On average, we spend at least half of our life in the dark or low light situations. Between the actual darkness of night and the darkness of being in an interior or underground room of a structure with no light, you encounter low light situations constantly.
In a high stress environment where you may have to respond with a firearm, it is important to know a few techniques for the proper operation of a stand-alone flashlight in one hand, and a handgun in the other. No matter what method you chose, make sure that you can NILE with it. The acronym stands for:
These techniques are as varied as the types of dogs at an AKC event, and some are just as odd. When sitting back and researching this article, I came across more than 40 possible techniques and here are what I feel to be some of the best. This is not all-inclusive and you may have a personal method that you use where you tape the light to your chin, or bite it, or insert an angle head flashlight in your ear, and feel free to use those. These are my top six
The Harries Technique
One of the most common and most often taught flashlight methods. It merges the back of the hands crossed under the firearm with the firearm in the strong hand and the lite in the off hand. It provides a stable platform for the shooter and a good accurate point of aim for both the light and the handgun. On the bad side, you need to practice this and make sure you bring the offhand up from under the firearm and not from in front of it for safety. In addition, unless you have a rear-button light, the Harries Technique can be very awkward.
Used with rear-button lights, this places part of the off hand on the grip of the firearm to help maintain positive control. Like the Harries, it needs to be practiced often to be able to use without fumbling with the light when seconds matter.
Named after Massad Ayoob, gun guru and all around firearms defense master instructor, the technique is one of the best and can be used for top button or rear button lights. Holding the light like the grip of a sword, index it down and to the side of the firearm. Ideally, the thumbs should be together and both pointed forward. I feel more comfortable with my light thumb just slightly above my handgun grip thumb due to the size of my mitts, but ideally, they should be together.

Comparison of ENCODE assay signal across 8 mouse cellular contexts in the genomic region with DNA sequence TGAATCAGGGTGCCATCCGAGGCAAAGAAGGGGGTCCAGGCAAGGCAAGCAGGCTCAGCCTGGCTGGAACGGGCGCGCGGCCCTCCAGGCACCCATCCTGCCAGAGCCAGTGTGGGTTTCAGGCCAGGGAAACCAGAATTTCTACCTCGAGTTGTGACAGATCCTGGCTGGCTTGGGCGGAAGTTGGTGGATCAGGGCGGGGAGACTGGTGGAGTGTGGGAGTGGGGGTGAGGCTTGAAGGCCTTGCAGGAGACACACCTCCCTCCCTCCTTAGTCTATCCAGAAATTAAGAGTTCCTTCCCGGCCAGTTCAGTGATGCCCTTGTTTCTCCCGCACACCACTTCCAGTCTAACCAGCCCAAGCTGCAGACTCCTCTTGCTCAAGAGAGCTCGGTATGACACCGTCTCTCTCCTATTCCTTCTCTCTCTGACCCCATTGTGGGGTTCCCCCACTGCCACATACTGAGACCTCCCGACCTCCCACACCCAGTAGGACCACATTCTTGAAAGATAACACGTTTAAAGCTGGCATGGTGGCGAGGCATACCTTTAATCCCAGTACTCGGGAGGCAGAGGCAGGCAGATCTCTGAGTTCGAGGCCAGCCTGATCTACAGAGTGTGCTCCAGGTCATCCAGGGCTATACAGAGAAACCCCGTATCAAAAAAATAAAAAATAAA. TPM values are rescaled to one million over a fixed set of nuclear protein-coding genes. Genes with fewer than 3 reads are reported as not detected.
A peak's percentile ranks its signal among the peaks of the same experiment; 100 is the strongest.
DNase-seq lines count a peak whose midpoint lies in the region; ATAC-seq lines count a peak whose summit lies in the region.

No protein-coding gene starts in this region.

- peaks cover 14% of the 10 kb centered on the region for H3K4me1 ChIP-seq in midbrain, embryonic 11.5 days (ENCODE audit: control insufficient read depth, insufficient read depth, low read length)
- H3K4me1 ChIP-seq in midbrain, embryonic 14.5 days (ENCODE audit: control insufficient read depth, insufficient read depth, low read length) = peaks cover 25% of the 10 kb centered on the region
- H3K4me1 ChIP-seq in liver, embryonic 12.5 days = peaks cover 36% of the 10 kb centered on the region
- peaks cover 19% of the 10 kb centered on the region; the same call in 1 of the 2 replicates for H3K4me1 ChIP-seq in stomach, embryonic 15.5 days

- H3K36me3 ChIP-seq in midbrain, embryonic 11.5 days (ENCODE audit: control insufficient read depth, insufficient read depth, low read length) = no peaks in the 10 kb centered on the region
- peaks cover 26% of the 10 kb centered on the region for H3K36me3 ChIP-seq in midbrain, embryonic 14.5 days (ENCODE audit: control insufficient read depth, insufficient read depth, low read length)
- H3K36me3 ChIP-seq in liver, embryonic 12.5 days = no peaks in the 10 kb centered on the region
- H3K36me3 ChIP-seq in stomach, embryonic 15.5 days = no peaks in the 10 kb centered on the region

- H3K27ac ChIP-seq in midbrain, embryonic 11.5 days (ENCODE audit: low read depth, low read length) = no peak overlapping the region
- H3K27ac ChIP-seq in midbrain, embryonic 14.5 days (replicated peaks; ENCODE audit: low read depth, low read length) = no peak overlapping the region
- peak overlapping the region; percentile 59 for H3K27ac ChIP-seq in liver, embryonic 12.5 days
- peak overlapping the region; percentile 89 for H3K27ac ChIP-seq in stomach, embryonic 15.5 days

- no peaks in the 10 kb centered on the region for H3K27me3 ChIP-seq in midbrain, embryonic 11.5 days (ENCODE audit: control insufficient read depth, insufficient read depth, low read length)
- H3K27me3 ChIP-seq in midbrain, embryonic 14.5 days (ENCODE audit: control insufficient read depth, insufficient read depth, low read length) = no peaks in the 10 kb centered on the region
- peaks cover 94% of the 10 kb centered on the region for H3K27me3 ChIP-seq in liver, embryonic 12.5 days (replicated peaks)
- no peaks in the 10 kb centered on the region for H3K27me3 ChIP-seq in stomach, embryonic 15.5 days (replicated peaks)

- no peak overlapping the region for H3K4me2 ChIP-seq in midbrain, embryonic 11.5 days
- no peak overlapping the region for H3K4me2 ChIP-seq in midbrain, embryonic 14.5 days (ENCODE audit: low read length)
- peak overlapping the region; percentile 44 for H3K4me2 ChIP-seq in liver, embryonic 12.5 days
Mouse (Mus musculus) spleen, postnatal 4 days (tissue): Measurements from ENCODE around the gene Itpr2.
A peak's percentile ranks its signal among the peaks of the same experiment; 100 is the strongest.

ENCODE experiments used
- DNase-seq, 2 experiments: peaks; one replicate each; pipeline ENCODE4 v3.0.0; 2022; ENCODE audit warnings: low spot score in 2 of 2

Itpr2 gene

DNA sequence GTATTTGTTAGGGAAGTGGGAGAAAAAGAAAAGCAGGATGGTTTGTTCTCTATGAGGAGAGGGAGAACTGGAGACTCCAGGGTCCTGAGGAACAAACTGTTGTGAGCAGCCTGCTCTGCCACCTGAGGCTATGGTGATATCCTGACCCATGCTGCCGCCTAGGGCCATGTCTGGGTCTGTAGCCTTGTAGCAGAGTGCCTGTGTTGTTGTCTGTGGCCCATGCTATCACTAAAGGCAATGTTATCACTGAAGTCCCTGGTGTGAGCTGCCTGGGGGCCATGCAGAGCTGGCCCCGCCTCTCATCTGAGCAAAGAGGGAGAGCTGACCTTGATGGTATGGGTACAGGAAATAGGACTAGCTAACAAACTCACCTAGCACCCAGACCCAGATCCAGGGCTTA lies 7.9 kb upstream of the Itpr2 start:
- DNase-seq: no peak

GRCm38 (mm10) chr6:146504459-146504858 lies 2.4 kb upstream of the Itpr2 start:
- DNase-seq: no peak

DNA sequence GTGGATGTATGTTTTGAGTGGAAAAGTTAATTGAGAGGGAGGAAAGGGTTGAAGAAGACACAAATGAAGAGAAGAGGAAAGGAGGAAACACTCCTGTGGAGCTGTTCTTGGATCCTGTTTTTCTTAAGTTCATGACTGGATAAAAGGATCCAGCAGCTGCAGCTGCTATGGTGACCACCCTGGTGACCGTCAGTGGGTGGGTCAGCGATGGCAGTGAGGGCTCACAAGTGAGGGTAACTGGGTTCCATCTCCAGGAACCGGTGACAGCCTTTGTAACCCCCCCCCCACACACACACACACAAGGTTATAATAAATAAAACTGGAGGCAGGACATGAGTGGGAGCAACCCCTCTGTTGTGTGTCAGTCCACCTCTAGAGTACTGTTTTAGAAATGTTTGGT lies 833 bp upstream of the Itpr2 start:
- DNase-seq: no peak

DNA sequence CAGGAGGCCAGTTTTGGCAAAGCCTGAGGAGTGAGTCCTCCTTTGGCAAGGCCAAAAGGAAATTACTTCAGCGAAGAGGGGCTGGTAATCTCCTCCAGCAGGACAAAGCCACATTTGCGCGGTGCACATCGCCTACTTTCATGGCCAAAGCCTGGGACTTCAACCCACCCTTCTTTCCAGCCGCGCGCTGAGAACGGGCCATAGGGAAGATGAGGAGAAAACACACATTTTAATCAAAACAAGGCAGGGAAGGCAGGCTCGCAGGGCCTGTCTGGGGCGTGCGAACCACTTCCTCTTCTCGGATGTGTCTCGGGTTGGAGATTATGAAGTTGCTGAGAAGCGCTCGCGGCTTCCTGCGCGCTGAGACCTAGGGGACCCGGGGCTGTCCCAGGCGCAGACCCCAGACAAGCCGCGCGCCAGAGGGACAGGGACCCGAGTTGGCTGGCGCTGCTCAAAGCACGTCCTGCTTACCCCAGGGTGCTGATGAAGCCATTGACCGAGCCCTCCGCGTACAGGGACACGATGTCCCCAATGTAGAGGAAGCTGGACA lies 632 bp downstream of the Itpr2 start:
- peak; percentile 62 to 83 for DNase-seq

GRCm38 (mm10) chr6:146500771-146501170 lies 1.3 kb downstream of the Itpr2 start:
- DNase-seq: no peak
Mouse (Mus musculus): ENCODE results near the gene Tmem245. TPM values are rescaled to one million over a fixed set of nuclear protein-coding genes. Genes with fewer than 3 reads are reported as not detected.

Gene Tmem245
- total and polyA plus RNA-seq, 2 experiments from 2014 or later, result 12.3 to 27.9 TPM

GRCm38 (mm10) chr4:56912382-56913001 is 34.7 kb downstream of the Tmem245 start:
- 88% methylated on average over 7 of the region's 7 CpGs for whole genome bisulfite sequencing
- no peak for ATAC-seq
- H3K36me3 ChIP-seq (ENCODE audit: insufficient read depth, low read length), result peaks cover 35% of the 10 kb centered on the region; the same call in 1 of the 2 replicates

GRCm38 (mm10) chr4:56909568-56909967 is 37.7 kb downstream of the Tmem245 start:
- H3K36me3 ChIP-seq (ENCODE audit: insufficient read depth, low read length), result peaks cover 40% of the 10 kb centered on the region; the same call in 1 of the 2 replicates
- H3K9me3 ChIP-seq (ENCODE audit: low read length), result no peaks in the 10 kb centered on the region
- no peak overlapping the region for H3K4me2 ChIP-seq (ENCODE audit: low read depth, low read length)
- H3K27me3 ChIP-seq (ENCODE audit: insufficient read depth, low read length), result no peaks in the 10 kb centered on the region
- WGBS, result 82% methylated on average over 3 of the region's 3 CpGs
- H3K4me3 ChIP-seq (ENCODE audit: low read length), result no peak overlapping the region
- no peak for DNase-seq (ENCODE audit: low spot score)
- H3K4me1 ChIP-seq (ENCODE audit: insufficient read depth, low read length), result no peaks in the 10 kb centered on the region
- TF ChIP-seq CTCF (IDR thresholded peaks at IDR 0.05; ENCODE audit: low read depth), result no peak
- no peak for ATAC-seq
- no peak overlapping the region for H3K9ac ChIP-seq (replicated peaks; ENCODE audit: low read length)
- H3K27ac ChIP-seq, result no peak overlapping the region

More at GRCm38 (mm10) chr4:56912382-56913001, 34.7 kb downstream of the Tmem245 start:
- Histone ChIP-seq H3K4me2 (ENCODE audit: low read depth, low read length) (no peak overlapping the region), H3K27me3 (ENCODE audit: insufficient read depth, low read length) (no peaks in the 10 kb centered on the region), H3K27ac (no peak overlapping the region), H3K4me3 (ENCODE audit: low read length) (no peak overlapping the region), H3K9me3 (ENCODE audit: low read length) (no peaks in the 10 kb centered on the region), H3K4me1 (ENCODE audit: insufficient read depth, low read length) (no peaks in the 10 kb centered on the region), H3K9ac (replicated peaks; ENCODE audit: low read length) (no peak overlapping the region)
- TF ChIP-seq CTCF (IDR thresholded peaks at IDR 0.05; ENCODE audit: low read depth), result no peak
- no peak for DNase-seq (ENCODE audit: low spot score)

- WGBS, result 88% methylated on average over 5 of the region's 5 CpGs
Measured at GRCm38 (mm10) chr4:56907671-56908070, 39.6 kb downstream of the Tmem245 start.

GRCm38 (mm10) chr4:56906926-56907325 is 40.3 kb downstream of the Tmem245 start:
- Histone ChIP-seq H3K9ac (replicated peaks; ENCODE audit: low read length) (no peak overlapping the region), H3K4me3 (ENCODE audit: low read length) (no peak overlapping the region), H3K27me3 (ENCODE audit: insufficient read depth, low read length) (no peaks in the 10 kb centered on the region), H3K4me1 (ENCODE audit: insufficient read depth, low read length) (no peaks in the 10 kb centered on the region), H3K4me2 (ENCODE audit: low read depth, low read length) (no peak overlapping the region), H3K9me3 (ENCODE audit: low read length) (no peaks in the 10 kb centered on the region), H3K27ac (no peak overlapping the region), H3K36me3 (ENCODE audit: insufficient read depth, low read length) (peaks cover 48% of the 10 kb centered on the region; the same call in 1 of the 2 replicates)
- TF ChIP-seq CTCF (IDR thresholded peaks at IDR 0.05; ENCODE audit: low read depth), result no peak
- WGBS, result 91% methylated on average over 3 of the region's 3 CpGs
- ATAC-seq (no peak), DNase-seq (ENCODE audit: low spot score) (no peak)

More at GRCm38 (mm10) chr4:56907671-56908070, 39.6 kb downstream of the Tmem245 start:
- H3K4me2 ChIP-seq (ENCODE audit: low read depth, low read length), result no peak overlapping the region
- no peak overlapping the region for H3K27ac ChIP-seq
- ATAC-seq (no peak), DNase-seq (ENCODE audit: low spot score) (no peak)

The Good Old FBI Technique.
This technique is one of the few that involves keeping your hands apart. The good part of this is that if the bad buy responds by firing at the light, it is away from your center mass. The bad part is that you are aiming two different objects from two vastly different points and this fine motor skill in a high stress situation may not be very easy.
The Maynard and Good or Pucket Technique.
Also referred to as the Neck-Index Technique, you see this taught and used often as a legacy method. The idea was in the good old days when peace officers carried long Maglite type flashlights; it could be tucked in the neck/chin/shoulder matrix and supported here. If needed the lite could be used in a downward fluid strike as a less than lethal impact weapon very quickly
The Chest Index
Used as a very basic hands-apart technique. Not much you can say about this one other than it is simple and ergonomic without having the benefits that you get from any of the other hands apart techniques like the Pucket or FBI.
All of these techniques have positives and negatives. None of these is perfect. Your best bet is to experiment with them all and see what works best for you, your light, and your handgun.